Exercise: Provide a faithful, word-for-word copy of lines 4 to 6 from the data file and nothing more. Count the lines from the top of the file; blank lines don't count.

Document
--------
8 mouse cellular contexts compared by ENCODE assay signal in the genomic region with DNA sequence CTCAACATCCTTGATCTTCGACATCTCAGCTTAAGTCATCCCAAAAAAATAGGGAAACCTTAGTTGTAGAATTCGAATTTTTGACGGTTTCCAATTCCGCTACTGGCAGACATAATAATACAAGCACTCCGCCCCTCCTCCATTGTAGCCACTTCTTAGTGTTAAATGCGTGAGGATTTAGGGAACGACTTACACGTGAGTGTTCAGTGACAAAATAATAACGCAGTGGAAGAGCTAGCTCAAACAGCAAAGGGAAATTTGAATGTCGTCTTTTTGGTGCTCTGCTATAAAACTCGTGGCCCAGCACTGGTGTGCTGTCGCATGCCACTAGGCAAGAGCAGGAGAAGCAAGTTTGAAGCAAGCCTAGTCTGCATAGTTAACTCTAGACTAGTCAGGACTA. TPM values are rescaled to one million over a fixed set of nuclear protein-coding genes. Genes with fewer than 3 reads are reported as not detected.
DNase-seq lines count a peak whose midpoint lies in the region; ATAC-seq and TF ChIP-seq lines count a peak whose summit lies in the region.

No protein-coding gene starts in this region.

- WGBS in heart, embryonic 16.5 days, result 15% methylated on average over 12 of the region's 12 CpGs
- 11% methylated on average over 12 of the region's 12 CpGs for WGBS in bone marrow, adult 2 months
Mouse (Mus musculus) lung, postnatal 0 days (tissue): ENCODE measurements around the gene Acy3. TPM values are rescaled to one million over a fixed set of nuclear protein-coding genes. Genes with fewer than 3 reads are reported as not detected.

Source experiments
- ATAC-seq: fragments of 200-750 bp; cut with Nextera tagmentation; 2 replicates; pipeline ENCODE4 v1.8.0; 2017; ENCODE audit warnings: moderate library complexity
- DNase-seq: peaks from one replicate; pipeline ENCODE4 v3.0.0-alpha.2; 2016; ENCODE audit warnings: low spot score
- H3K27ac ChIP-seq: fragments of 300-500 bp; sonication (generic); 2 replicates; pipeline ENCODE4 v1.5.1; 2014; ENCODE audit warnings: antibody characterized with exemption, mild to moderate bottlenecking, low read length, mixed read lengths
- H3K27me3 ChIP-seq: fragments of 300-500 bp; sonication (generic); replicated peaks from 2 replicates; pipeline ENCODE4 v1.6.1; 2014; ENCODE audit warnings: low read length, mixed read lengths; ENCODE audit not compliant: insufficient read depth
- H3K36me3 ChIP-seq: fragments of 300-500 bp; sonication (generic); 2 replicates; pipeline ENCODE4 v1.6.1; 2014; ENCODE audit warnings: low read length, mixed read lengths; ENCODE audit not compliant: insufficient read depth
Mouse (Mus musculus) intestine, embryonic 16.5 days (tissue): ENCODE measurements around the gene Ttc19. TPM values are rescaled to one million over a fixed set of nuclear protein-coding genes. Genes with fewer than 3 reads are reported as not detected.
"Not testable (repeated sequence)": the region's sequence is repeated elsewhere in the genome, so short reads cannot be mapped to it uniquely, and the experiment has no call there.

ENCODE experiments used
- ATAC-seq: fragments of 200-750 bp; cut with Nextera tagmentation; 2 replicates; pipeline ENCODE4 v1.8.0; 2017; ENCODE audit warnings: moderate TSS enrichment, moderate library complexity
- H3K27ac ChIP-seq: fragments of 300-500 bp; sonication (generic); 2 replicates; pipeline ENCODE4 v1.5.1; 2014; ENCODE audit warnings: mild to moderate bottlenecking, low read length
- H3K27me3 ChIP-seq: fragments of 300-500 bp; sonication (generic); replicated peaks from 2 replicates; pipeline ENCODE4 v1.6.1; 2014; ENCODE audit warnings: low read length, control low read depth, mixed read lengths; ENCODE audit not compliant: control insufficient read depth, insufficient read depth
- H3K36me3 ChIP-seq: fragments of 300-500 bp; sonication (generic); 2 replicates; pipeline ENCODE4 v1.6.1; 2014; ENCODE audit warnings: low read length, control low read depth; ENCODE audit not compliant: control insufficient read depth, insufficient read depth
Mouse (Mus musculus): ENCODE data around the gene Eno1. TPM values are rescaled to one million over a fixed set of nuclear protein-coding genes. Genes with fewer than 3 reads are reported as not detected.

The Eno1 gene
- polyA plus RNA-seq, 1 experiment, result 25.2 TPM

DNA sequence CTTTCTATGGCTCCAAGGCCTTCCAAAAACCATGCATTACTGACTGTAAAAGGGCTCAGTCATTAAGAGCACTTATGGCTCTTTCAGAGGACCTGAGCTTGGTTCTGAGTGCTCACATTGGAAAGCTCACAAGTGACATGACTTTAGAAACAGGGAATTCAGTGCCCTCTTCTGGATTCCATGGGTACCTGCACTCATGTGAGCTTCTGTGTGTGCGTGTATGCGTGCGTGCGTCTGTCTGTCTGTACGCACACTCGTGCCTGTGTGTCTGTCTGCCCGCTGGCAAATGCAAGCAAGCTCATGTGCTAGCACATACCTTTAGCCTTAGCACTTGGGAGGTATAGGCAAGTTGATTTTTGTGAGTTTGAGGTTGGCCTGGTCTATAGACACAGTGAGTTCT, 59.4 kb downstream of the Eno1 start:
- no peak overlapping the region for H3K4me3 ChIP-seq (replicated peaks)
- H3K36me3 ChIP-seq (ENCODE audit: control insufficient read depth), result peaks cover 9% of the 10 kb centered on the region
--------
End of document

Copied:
- WGBS in heart, embryonic 16.5 days, result 15% methylated on average over 12 of the region's 12 CpGs
- 11% methylated on average over 12 of the region's 12 CpGs for WGBS in bone marrow, adult 2 months
Mouse (Mus musculus) lung, postnatal 0 days (tissue): ENCODE measurements around the gene Acy3. TPM values are rescaled to one million over a fixed set of nuclear protein-coding genes. Genes with fewer than 3 reads are reported as not detected.